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Tuesday 19 September 2006 Sugar glider

Sugar gliderThe Sugar Glider (Petaurus breviceps) is a gliding possum and has about the size of a squirrel, living in Australia, New Guinea and Tasmania. They can glide up to 45 meters and they can bark as a squirrel also do. Sugar gliders are omnivorous and they are very fond of eucalyptus tree sap. They can fall into hybernation for a short period of time, when the weather in a particular area becomes too cold or there are long periods of food scarcity. Sugar gliders make excellent pets and there has been a recent boom in the American pet population of sugar gliders. Currently, the USDA's guidelines for owning and breeding sugar gliders in the United States varies from state to state. In captivity, sugar gliders can become 14 years of age.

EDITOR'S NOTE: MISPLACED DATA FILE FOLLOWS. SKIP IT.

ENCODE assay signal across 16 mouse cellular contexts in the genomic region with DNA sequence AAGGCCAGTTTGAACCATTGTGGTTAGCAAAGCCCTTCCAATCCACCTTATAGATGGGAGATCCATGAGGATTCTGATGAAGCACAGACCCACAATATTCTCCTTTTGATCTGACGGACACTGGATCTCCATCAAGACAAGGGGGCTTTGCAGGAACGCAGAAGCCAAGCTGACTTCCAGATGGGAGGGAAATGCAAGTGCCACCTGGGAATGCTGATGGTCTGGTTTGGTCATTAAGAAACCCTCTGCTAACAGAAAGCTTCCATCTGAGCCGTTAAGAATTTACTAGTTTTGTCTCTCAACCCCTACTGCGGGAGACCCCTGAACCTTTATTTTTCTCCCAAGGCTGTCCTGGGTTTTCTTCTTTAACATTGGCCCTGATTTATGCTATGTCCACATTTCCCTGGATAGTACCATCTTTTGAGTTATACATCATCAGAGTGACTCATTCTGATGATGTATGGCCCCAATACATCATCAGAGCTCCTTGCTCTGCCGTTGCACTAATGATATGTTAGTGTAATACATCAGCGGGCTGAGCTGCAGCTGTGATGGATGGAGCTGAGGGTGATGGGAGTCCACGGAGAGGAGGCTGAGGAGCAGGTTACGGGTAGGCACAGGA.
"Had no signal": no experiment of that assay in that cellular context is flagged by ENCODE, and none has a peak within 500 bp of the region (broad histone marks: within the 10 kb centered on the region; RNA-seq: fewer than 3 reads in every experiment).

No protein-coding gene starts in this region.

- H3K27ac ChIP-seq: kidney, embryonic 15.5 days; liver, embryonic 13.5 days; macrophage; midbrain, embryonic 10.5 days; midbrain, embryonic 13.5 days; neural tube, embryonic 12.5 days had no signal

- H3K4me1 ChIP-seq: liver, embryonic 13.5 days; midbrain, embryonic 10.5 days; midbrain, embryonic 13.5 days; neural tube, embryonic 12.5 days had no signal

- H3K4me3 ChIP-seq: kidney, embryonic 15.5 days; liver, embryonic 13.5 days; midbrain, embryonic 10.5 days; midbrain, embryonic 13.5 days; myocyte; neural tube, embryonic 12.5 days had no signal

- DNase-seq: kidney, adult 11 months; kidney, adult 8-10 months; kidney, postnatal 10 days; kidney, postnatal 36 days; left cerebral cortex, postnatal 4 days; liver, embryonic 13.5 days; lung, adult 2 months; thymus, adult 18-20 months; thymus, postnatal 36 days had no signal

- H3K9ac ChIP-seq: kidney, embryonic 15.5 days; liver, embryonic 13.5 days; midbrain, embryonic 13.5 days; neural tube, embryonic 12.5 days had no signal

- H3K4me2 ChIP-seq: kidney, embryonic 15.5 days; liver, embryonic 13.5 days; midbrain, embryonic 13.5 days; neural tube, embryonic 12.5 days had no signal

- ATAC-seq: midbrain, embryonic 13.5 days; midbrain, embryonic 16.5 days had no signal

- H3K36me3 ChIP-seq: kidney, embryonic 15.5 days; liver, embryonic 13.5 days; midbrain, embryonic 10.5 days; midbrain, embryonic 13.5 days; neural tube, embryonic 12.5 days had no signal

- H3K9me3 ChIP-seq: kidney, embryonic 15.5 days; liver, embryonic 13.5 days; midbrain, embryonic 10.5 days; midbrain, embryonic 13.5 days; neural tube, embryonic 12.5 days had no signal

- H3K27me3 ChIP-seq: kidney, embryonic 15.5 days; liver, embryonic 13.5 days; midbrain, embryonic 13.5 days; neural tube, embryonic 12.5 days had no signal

Links

International sugar glider association

Image

Photograph by User:Dawson, licensed under Attribution ShareAlike License v. 2.5

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Thursday 14 September 2006 Meadow vole

Meadow voleThe Meadow Vole (Microtus pennsylvanicus) is also called Field Mouse or Meadow Mouse. It is a member of the order Rodentia (rodents) and resembles a mouse, but with a stouter body, a shorter hairy tail, and smaller ears and eyes. The Meadow vole is the most widespread vole in the United States. They are hunted on by snakes, owls, hawks, falcons and various carnivores. Its size ranges from 12,8 to 19,5 centimeters. They are active all day, but most active during the night. They dig burrows to store food and give birth (litter size ranges from 2 to 9, with 6 / 7 on average). Meadow voles can be kept as pets. You can help spreading the word about this animal by liking it on facebook

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Wednesday 13 September 2006 Giant panda